The Countdown To The End…Again

(The following is true and inspired by the above trailer for The End Again. Read more here.)

I’m obsessed with countdowns. I also know when that obsession started.

end-139848_640It happened the day I experienced the last 30 seconds of a persons life and I became fixated on each of those last seconds. I can’t even fully explain it, but for the last 14 years of my life, my mind has often drifted back to that night and those last seconds. Or even that day. The last day of a life you don’t know is ending. Was it mundane? What were you doing on the day that you died?

What happened with 12 hours left.

With 2.

With 10 minutes.

I saw the last 30 seconds. In retrospect, they ticked by slowly. Each one lasting an hour as I watched the inevitable unfold. Since then, the moments leading up to the end tend to etch themselves into myriad possibilities in the bandwidth of my mind.

This also likely explains my fascination with the move Eternal Sunshine of The Spotless Mind as Joel and Clementine spiral towards the moment of realization that his remaining memory of her – doubling as his first memory of her – is about to be eliminated from his consciousness and this convo ensued:

Clementine: This is it, Joel. It’s going to be gone soon.

Joel: I know.

Clementine: What do we do?

Joel: Enjoy it.

That convo really got to me. Only because its usually impossible to enjoy that last moment. It’s one thing to realize what you have when its gone; its another thing to realize what you’re losing while you watch it leave and there’s nothing you can do to stop the train.

Unless you can and you don’t. That is an amplified pain because two people get hurt at the same time. You hurt yourself and you hurt the other person. Hurt people hurt people. And scared money don’t make money. Two wrongs don’t make a right, and me and Mrs. Jones have danced this tango before as I’ve watched the end manifest with that last Uhaul box and that last shared memory walking over the threshold out into the world with a door closing behind it.

The countdown.

It starts somewhere. At some point, we commence with the beginning of the end. Is it a look? Is it a missed text? The stolen glance that never happened? The day that we forgot to kiss “hello” like we’d done every single day of our relationship before. Missing that first one makes the second easier, though no less noticeable. Habits are easy to create and harder to break. Pretty soon the “why not” becomes “why” and the pictures become reminders of what could be that isn’t anymore.

Three months.

The arguments that used to end with moments of vulnerability as we both realized that what we stood to lose was greater than what we stood to gain by being “right”  now rest in the air and linger. They linger until the next one, a little more passionate, a little more resolute, a little more pointed, a little more biting. You still sleep in the same bed but might as well be sleeping on different planets. Intimacy requires affection and that ship sailed the same path as the Titanic. The more time you spend together the less time you have left together.

One month.

Anger.

One day.

Sadness and reflection. It’s inevitable. Unless you hate one another – and chance are you don’t if you can assume the same space at the same time – at some point you will both try to question what happened and why. That doesn’t mean there are answers, just questions for the ether. Momentary smiles that frustrate because you don’t know why you stopped smiling but the music stopped and nobody can find the beat. Or the melody. Or even a note.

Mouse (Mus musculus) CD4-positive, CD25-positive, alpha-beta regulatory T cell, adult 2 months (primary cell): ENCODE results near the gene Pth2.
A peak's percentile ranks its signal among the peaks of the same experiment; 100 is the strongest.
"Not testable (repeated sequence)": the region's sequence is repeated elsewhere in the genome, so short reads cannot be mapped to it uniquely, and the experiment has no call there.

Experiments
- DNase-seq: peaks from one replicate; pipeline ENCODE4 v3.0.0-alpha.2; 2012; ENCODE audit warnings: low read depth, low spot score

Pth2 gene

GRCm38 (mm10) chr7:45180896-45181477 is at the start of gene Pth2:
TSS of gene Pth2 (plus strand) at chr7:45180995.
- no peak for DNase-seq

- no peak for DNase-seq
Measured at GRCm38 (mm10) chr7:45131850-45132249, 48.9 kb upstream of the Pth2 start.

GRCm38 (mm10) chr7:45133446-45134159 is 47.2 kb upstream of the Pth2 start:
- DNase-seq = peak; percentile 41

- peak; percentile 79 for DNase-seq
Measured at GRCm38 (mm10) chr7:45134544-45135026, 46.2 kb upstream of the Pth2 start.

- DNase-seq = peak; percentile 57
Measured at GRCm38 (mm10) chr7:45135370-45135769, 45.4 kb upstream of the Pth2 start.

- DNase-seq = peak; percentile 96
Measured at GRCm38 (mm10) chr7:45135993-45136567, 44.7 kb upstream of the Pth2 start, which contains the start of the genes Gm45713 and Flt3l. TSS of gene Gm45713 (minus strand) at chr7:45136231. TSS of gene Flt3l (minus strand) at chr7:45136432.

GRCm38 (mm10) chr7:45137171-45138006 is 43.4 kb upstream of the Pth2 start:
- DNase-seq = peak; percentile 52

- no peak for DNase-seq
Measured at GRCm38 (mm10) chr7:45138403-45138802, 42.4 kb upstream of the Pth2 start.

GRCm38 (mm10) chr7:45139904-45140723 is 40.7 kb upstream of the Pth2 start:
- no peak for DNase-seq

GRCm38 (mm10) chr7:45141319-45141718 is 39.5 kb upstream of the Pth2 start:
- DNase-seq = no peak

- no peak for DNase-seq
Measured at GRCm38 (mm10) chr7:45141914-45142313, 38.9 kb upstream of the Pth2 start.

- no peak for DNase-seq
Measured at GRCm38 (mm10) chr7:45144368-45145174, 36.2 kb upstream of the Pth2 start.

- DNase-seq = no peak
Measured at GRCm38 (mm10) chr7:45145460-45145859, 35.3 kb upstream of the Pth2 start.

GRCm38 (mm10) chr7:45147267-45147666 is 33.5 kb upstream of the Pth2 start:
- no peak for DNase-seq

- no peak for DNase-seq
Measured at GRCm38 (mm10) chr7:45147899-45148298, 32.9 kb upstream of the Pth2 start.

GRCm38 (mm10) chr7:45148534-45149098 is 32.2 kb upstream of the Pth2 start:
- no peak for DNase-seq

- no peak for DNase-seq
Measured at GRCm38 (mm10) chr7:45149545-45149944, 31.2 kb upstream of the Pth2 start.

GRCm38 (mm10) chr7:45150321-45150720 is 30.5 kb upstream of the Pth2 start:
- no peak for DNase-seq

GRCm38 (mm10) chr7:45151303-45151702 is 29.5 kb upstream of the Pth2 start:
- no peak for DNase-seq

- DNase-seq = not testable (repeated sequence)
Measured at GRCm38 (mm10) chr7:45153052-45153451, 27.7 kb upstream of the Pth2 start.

With every article of clothing placed in a box the time left shrinks towards its conclusion. You both see it coming. We see it coming. Or saw. We watched the chaos become emptiness. The thing is, even with words never said, the time draws down. And when the lights shut off and its my turn to settle down, my main concern, promise that you will sing about me.

One hour.

There’s something unsettling about the end. We all know that an end is coming. We have no delusions about that. But the moment the key gets placed on the counter and the look to find something else to do when there’s nothing more is the “it’s going to be gone soon” moment. It’s the end. Only the formality of the exit stands between the past you suddenly miss and the future you don’t want.

Love is a b*tch.

One minute.

The final embrace, both everything and nothing at the same time. Years reduced to a gesture that can be shared amongst strangers.

Door closed.

The end?

-VSB P

Five Times It’s Perfectly Okay Not To Fight For Your Girl

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***In light of the news that Columbus Short seems to be taking this “Gladiator” thing a bit too seriously, I decided to revise and repost a piece that’s quite apropos.***

“Would and could he fight for me?”

It’s a question that somehow manages to be completely relevant and completely irrelevant at the same damn time.

It’s relevant because it’s never not at least a consideration when a woman is deciding whether she wants to commit to a man. Perhaps “Would and could he protect me?” isn’t the first question she asks herself, but she’ll definitely ask herself that question.

It’s irrelevant because, well, no one actually gets into fights. Actually, lemme rephrase that. Some adults still do get into fights. But it’s a very small percentage of us. And, the 7% of adults who still somehow get into fights at least once every other month probably make up 97% of the adult fight total between themselves. And they’re not reading this. Because adults who get into fights have corns. And people with corns spend all their internet time researching corn remedies.

If you asked one of the 93% — the corn-less non-fighters — about the last time they got into a serious fist fight, I bet most answers would fall between 5th grade and “That time in 9th grade when I thought that I was big enough to talk back to my dad. I was wrong.”

A few days ago, Columbus Short apparently sucker punched a guy who said something disrespectful about his wife, breaking his nose and knocking him out.